However, despite the uncertainties in the world, not everyone is like Mr Peter.
Even at a relatively young age, some people map out their future with timelines on reaching certain milestones such as buying their first car or getting hitched.
Others have vague ideas on how they see their lives unfolding, or see life goals as tackling challenges such as climbing Mount Everest.
Whatever the case, it is a good idea to set a tangible financial target like saving a minimum sum once you begin working. Such savings would be useful for buying one’s first home, or paying for that Mount Everest dream.
How can financial planning help with changing life goals?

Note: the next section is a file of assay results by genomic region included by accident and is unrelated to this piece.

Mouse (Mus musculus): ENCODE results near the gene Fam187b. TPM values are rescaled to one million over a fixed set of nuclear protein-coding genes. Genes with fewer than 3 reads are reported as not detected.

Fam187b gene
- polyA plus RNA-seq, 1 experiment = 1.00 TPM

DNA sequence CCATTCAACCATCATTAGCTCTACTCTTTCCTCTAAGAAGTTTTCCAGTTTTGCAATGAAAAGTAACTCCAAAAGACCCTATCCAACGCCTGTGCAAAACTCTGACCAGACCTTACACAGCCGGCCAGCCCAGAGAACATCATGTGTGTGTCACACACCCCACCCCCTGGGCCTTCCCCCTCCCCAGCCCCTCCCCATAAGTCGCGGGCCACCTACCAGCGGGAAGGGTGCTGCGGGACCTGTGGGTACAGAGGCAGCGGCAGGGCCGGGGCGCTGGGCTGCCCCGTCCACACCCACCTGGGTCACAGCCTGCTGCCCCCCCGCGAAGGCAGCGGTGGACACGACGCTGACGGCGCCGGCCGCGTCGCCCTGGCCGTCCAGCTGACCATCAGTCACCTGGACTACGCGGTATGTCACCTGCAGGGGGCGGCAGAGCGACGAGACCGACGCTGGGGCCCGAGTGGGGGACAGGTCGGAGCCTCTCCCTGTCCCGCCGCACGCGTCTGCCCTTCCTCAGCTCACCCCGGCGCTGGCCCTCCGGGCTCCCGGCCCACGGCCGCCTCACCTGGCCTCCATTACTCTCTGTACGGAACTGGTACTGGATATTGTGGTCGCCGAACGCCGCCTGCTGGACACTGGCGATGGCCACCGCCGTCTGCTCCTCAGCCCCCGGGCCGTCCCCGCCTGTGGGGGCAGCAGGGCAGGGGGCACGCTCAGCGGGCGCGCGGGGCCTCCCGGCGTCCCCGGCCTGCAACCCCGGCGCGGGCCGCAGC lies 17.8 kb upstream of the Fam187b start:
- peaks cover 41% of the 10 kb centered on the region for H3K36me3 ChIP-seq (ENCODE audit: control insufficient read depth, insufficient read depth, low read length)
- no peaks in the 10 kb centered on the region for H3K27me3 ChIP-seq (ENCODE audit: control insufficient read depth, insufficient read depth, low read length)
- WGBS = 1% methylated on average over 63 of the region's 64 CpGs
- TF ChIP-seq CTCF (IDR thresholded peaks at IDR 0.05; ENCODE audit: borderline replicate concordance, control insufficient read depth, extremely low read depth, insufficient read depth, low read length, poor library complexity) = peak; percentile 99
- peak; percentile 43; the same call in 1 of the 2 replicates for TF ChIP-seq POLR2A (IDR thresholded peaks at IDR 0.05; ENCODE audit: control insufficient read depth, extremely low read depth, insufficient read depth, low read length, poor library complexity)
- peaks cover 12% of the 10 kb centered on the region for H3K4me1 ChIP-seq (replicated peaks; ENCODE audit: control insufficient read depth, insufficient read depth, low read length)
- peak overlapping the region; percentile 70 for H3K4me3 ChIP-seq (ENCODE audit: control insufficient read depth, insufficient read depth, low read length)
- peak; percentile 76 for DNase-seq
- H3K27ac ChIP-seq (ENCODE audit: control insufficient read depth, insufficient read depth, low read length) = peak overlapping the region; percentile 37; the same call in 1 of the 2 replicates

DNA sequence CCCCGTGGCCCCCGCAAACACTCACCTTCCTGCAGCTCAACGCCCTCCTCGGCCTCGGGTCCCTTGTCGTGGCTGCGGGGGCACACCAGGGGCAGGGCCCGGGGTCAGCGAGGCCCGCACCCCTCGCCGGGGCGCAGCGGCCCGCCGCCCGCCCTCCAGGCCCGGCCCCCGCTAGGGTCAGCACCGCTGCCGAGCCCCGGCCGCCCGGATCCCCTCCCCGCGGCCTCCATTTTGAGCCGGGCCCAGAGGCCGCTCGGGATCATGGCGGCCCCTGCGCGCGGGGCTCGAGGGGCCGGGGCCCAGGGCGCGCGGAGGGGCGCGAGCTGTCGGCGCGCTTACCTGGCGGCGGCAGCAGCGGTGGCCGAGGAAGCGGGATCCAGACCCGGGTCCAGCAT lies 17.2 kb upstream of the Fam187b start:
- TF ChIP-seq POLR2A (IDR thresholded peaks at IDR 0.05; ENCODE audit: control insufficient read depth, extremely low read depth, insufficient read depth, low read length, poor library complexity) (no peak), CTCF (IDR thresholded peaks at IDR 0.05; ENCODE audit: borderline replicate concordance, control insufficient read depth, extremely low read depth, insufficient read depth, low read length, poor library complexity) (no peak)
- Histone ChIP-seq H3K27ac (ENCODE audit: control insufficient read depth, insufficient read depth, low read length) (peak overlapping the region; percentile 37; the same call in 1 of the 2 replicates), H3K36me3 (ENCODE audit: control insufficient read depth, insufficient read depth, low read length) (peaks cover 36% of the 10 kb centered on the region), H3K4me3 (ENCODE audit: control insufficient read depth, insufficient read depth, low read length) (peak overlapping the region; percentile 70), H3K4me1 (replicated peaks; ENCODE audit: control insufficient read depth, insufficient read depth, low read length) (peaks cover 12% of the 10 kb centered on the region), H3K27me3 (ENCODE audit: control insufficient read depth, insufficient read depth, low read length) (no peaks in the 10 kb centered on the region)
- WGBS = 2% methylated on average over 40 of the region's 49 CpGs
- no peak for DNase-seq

It is often daunting to build a financial plan in line with your life expectations, and it becomes even more difficult when these change. But there are resources available that can help you.
Help can come in the form of a self-directed holistic financial planning tool that can empower you with customised insights and solutions, or a wealth planning manager if a human touch is preferred.
For example, there is the DBS NAV Planner — a digital financial and retirement advisory tool — to set life goals and how to achieve them financially.
Family and friends can serve as a sounding board but they may not be objective or qualified to give financial advice.
“You may sometimes need encouragement from someone close to take your first steps towards saving. But when it comes to advice on other aspects of your financial plan, it is best to get professional help,” said Ms Lorna Tan, head of financial planning literacy, DBS Bank.
These aspects include the ability to assess your financial situation (analyse your cash flow and personal balance sheet).